I think it’s time we quit that.  So, for all of you that are willing, we need to brainstorm and find a way to overthrow the dictatorship that is our search world and start fresh with a republic of search.  With real authority passed to sites that deserve it.  And real trustiness conveyed to those that can be trusted.

How?  I’m not entirely sure.  It starts by trying to balance the ship a little and getting engines like ASK.com and Live a little more market share.  I’m going to try and make an effort to use alternative search engines for a while.  It’s not going to change the world, but maybe if we all do it, we can make a bit of a dent in their revenue.

This post was sponsored by: Viagra, MesotheliomaGirl taking it Hard, free prescriptions, and Business men needing help to transfer African Millions.

Ok.  I had to do it.  Please take the time before you comment on the sponsored bit to actually hover over the links and see where they really point to.  I’m making a point.  Just because I say that they are sponsors, doesn’t mean that they are.  And yes, I realize that I can be penalized for having those words linked on my site.

Don’t like PageRank? Get above it.

With the recent months and the great delay in the latest PageRank update (rumored to be starting now) there have been numerous articles around the web about how PageRank is a outdated metric that we really need to get rid of.  While I can’t argue that nothing should be based solely on the one metric, PageRank has become a standard that many, many people use to gauge how well they are doing.  It also is used by nearly every advertising company that deals with web information as a metric for pricing their clients.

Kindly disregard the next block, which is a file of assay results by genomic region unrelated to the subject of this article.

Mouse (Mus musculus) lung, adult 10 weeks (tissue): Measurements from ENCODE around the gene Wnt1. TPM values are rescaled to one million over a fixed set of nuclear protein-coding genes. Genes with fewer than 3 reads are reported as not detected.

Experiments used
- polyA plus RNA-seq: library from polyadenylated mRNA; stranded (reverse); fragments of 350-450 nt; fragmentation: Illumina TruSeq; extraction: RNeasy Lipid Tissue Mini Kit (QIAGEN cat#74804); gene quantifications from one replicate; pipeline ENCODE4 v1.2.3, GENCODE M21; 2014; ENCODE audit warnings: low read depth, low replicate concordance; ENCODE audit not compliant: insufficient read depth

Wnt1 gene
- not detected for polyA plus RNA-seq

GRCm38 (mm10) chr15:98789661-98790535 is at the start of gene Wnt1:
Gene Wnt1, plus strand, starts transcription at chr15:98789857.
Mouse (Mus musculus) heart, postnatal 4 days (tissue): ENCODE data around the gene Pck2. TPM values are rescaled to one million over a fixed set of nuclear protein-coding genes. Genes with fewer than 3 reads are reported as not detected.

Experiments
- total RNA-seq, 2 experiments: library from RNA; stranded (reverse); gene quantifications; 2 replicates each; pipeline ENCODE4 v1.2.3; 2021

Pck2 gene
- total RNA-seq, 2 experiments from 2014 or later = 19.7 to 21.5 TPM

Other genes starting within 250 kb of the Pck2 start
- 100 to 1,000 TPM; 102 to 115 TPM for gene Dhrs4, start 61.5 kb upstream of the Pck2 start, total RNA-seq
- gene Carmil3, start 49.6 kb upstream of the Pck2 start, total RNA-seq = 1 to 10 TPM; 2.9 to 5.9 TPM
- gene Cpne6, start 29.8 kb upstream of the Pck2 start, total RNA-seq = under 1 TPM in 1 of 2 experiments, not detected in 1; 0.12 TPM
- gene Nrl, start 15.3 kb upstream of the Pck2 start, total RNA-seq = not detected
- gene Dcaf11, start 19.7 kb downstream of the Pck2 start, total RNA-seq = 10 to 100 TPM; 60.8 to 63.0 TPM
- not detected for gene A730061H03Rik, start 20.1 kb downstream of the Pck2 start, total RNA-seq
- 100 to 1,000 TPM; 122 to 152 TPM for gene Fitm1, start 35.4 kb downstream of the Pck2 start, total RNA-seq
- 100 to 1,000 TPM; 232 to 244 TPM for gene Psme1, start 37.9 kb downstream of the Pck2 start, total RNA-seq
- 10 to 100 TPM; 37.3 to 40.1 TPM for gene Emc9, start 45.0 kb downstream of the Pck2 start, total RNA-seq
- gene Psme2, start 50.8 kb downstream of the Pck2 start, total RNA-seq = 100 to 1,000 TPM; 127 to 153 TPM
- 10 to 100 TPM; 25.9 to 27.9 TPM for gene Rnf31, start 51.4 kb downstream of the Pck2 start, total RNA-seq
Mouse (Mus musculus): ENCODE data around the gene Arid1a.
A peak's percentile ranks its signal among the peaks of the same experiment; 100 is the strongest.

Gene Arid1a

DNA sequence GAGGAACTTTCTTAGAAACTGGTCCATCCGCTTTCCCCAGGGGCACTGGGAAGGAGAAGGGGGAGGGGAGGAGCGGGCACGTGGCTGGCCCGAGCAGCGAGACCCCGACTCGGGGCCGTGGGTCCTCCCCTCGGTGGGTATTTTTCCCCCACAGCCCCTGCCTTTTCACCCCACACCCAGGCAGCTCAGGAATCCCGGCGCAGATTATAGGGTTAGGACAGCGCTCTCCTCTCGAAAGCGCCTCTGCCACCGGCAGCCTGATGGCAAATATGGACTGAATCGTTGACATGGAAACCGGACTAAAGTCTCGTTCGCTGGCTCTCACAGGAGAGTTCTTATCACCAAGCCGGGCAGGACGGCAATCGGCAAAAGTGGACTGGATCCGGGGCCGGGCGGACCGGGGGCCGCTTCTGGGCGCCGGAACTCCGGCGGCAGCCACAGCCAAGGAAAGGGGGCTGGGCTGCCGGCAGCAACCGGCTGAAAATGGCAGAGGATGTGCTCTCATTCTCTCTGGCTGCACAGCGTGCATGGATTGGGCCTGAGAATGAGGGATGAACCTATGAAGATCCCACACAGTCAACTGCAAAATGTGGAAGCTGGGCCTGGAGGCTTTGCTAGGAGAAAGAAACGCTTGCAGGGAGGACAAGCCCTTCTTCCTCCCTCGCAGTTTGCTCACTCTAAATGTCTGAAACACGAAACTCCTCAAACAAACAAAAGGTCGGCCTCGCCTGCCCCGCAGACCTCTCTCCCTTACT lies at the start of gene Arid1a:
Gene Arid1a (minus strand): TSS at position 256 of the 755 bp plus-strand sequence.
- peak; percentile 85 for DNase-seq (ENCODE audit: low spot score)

In short, you can whine and moan all you want, but it just isn’t going to go anywhere anytime soon.  And even if it did go away, there would be a replacement in place within weeks.  Maybe not from Google, but from somewhere.

So, how do the great masses of PageRank dissenters get away from it’s evil (do no evil) clutches?  Get above it.  That’s it.  Get above PageRank’s influence.  One of the best examples of this lately has been JohnChow.com.  John started out a little over a year ago and has since managed to make over $20,000 in one month from the blog at JohnChow.com.  He’s gotten a little bit of talk lately for being Google slapped.  He got a majority of his links from a link campaign that was (in Google’s eyes) a bit shady.  He traded reviews of his website with links and appropriate anchor text for a link back.  Very simple link exchange of sorts.  Well, turns out Google didn’t like that much and John stopped showing up in the search engines for a while.  He’s mostly back now, but the funny thing is that it didn’t affect his income hardly at all.

I say he’s above PageRank because he just recently (last few days) dropped from a displayed PR6 to a PR5.  Will that affect his income at all?  Not likely.  Most of his money now comes from private sales and reviews.  Both of those will be independent of the PageRank because those buyers will know the following that John has amassed.  They aren’t just going to go away because Google decides that JohnChow.com is a 5 instead of a 6.  He no longer depends on his PageRank for income levels.

How do you and I get above PageRank?  I haven’t quite gotten there, and I’m guessing that most of you haven’t either.  I don’t have the ability to sell private adspace to the great success that John has had.  Rather than sacrifice income, I’ll end up sticking with the commercial avenues for now.  Maybe one day, when all you readers out there have multiplied by a couple times.  But not now.  For now, we have to keep grinding away and remember that not every one can be a shooting star like John Chow or Mike Arrington.  Some of us have to climb our way up.